Frenchies are affectionate, friendly dogs that were bred to be companions. Although they’re somewhat slow to be housebroken, they get along well with other dogs and aren’t big barkers. The dogs don’t need much exercise, so they are fine in small areas and enjoy the safety of a crate.



As a result of their squat frame and bulbous head, French bulldogs can’t swim, so pool owners should keep a watchful eye on their pups. Keep in mind that if you plan a beach vacation, your furry friend might feel a little left out.


French Bulldogs are a brachycephalic breed, meaning they have shorter snouts than other dogs. These pushed-in faces can lead to a variety of breathing problems. This facial structure, coupled with high stress and uncomfortably warm temperatures, can lead to fatal situations for dogs with smaller snouts. Many breeds like bulldogs and pugs have perished while flying, so as a result, many airlines have banned them.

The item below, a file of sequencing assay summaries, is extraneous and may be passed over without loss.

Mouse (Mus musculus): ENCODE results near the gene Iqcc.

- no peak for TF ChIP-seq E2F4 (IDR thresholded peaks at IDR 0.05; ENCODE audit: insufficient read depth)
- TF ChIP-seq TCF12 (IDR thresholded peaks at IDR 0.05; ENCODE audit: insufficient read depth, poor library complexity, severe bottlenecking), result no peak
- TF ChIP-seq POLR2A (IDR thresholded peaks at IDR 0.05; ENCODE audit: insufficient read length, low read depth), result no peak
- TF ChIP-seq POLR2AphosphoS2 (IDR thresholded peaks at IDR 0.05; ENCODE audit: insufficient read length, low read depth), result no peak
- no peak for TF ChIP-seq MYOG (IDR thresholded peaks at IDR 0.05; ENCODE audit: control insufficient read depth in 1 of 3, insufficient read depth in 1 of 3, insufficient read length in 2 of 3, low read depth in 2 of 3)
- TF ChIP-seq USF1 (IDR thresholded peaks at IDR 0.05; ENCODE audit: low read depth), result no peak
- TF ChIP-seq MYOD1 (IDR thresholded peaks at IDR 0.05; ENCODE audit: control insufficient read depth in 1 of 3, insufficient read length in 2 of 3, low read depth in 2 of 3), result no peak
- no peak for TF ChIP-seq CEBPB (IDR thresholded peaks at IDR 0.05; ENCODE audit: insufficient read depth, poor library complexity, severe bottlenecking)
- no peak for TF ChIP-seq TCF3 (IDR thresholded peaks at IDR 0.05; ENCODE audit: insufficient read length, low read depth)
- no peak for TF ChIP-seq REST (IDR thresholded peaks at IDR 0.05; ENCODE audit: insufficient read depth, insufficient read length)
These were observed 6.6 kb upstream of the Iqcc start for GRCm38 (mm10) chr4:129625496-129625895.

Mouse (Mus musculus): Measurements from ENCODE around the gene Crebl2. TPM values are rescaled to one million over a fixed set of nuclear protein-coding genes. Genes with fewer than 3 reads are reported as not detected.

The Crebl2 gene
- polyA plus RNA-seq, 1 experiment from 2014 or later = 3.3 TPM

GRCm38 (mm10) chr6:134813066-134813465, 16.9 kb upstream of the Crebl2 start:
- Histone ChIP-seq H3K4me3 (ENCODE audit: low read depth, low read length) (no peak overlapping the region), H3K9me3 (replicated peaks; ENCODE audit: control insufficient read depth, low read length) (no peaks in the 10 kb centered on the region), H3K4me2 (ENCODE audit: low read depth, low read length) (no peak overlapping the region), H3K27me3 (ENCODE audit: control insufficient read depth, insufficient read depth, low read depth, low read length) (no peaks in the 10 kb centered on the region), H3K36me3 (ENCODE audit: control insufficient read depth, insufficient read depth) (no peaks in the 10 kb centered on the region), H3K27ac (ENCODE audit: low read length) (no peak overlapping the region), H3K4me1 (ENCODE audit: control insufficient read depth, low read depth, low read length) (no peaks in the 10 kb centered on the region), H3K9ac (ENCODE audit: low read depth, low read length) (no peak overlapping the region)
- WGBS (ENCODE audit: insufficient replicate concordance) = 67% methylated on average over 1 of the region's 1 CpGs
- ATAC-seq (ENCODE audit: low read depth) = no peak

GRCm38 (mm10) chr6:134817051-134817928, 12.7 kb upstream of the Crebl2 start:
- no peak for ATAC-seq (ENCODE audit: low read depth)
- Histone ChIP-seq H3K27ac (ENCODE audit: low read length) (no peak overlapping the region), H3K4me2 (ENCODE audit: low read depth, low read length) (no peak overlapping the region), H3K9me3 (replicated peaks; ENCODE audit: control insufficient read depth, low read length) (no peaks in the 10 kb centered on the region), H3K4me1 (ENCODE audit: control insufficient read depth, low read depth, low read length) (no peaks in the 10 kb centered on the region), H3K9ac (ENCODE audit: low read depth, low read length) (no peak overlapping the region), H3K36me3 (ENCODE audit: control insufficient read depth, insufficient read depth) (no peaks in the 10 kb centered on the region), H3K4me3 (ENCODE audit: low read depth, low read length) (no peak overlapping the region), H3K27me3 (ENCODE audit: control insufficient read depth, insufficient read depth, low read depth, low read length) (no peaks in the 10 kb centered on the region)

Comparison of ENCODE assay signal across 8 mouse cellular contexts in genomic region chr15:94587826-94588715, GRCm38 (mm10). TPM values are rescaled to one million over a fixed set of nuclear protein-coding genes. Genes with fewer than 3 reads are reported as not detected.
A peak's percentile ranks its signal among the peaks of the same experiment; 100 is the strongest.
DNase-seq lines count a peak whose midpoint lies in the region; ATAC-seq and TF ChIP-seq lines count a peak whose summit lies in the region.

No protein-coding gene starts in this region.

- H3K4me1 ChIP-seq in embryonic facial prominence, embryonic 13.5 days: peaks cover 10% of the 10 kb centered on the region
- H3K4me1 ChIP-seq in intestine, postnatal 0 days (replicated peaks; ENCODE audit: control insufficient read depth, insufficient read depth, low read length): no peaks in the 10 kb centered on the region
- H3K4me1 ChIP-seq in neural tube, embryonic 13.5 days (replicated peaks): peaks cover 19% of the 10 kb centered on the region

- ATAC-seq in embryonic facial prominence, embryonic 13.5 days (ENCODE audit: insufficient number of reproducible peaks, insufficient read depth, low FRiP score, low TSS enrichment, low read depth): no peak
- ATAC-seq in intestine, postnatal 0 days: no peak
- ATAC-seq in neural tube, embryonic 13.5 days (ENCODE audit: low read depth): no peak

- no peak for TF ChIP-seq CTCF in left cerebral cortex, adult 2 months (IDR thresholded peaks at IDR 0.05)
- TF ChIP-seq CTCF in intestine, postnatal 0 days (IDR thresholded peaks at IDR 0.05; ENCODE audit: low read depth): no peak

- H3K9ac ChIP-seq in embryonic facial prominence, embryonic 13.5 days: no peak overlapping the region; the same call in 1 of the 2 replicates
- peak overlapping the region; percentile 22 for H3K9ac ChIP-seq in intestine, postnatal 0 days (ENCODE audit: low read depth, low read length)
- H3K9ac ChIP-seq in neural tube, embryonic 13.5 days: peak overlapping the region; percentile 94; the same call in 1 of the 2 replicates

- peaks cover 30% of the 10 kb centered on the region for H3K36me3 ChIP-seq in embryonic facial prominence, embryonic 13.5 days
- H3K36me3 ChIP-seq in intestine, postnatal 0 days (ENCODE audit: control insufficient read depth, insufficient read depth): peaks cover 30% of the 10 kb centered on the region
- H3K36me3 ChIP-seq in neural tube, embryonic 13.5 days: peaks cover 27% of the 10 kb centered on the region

Luckily there are special airlines just for pets, like Pet Jets. These companies will transport dogs with special needs on their own flights separate from their owners. There's a human on board to take care of any pups that get sick or panic.


When a baby orangutan named Malone was abandoned by his mother, the Twycross Zoo in England didn’t know if he would make it. Luckily, a 9-year-old French bulldog named Bugsy stepped in and took care of the little guy. The pair became fast friends and would even fall asleep together. When Malone was big enough, he joined the other orangutans at the zoo.


Frenchies are very sensitive, so they do not take criticism lightly. If you scold a French bulldog, it might take it very seriously and mope around the house. French bulldogs respond better to positive reinforcement and encouragement.


French bulldogs might not bark much, but they do like to “talk.” Using a complex system of yawns, yips, and gargles, the dogs can convey the illusion of their own language. Sometimes they will even sing along with you in the car.